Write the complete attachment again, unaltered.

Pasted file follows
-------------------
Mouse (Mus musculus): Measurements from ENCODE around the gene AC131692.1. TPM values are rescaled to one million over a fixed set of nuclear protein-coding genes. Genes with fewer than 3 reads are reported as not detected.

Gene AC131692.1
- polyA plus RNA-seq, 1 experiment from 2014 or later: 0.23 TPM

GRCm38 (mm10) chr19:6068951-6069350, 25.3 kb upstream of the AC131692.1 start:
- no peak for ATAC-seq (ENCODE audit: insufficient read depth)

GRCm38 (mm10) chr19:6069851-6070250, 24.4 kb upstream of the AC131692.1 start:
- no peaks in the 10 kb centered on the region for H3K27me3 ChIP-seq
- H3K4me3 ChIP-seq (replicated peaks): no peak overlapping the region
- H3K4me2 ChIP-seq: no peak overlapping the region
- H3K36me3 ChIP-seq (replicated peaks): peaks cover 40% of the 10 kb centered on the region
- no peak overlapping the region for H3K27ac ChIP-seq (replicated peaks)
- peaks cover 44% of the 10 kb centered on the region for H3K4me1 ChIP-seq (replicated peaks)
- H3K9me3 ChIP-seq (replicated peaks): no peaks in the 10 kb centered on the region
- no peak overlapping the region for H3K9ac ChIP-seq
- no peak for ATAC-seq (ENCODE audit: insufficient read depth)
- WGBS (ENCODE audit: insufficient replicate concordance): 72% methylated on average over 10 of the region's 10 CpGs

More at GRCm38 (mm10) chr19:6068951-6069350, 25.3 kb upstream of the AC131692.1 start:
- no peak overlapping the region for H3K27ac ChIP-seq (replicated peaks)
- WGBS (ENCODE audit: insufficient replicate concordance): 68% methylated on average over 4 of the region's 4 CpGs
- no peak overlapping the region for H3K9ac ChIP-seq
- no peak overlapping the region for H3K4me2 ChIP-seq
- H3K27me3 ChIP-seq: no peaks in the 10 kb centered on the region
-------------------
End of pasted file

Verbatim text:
Mouse (Mus musculus): Measurements from ENCODE around the gene AC131692.1. TPM values are rescaled to one million over a fixed set of nuclear protein-coding genes. Genes with fewer than 3 reads are reported as not detected.

Gene AC131692.1
- polyA plus RNA-seq, 1 experiment from 2014 or later: 0.23 TPM

GRCm38 (mm10) chr19:6068951-6069350, 25.3 kb upstream of the AC131692.1 start:
- no peak for ATAC-seq (ENCODE audit: insufficient read depth)

GRCm38 (mm10) chr19:6069851-6070250, 24.4 kb upstream of the AC131692.1 start:
- no peaks in the 10 kb centered on the region for H3K27me3 ChIP-seq
- H3K4me3 ChIP-seq (replicated peaks): no peak overlapping the region
- H3K4me2 ChIP-seq: no peak overlapping the region
- H3K36me3 ChIP-seq (replicated peaks): peaks cover 40% of the 10 kb centered on the region
- no peak overlapping the region for H3K27ac ChIP-seq (replicated peaks)
- peaks cover 44% of the 10 kb centered on the region for H3K4me1 ChIP-seq (replicated peaks)
- H3K9me3 ChIP-seq (replicated peaks): no peaks in the 10 kb centered on the region
- no peak overlapping the region for H3K9ac ChIP-seq
- no peak for ATAC-seq (ENCODE audit: insufficient read depth)
- WGBS (ENCODE audit: insufficient replicate concordance): 72% methylated on average over 10 of the region's 10 CpGs

More at GRCm38 (mm10) chr19:6068951-6069350, 25.3 kb upstream of the AC131692.1 start:
- no peak overlapping the region for H3K27ac ChIP-seq (replicated peaks)
- WGBS (ENCODE audit: insufficient replicate concordance): 68% methylated on average over 4 of the region's 4 CpGs
- no peak overlapping the region for H3K9ac ChIP-seq
- no peak overlapping the region for H3K4me2 ChIP-seq
- H3K27me3 ChIP-seq: no peaks in the 10 kb centered on the region